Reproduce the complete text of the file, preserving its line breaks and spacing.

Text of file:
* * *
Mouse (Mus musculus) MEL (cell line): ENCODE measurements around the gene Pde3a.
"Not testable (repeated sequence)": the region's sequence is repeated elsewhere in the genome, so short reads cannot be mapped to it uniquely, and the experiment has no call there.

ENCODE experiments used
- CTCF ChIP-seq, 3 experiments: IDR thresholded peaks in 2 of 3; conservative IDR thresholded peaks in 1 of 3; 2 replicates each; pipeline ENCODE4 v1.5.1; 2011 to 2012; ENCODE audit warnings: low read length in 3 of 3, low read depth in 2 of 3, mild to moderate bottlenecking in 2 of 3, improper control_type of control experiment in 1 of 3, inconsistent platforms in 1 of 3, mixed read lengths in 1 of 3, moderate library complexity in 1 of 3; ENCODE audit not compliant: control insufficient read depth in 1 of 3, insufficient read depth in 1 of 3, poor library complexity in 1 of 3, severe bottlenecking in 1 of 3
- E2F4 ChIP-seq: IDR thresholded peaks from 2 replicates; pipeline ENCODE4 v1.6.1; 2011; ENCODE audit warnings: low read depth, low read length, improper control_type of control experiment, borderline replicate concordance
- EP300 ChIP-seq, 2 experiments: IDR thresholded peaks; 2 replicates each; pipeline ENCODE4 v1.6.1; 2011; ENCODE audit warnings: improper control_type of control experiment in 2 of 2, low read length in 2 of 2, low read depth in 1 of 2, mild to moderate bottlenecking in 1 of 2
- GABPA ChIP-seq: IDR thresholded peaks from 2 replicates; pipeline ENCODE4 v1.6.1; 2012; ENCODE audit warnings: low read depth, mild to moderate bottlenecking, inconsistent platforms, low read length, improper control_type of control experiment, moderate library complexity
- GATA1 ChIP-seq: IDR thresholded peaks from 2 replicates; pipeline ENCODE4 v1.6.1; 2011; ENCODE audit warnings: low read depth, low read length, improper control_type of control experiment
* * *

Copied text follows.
Mouse (Mus musculus) MEL (cell line): ENCODE measurements around the gene Pde3a.
"Not testable (repeated sequence)": the region's sequence is repeated elsewhere in the genome, so short reads cannot be mapped to it uniquely, and the experiment has no call there.

ENCODE experiments used
- CTCF ChIP-seq, 3 experiments: IDR thresholded peaks in 2 of 3; conservative IDR thresholded peaks in 1 of 3; 2 replicates each; pipeline ENCODE4 v1.5.1; 2011 to 2012; ENCODE audit warnings: low read length in 3 of 3, low read depth in 2 of 3, mild to moderate bottlenecking in 2 of 3, improper control_type of control experiment in 1 of 3, inconsistent platforms in 1 of 3, mixed read lengths in 1 of 3, moderate library complexity in 1 of 3; ENCODE audit not compliant: control insufficient read depth in 1 of 3, insufficient read depth in 1 of 3, poor library complexity in 1 of 3, severe bottlenecking in 1 of 3
- E2F4 ChIP-seq: IDR thresholded peaks from 2 replicates; pipeline ENCODE4 v1.6.1; 2011; ENCODE audit warnings: low read depth, low read length, improper control_type of control experiment, borderline replicate concordance
- EP300 ChIP-seq, 2 experiments: IDR thresholded peaks; 2 replicates each; pipeline ENCODE4 v1.6.1; 2011; ENCODE audit warnings: improper control_type of control experiment in 2 of 2, low read length in 2 of 2, low read depth in 1 of 2, mild to moderate bottlenecking in 1 of 2
- GABPA ChIP-seq: IDR thresholded peaks from 2 replicates; pipeline ENCODE4 v1.6.1; 2012; ENCODE audit warnings: low read depth, mild to moderate bottlenecking, inconsistent platforms, low read length, improper control_type of control experiment, moderate library complexity
- GATA1 ChIP-seq: IDR thresholded peaks from 2 replicates; pipeline ENCODE4 v1.6.1; 2011; ENCODE audit warnings: low read depth, low read length, improper control_type of control experiment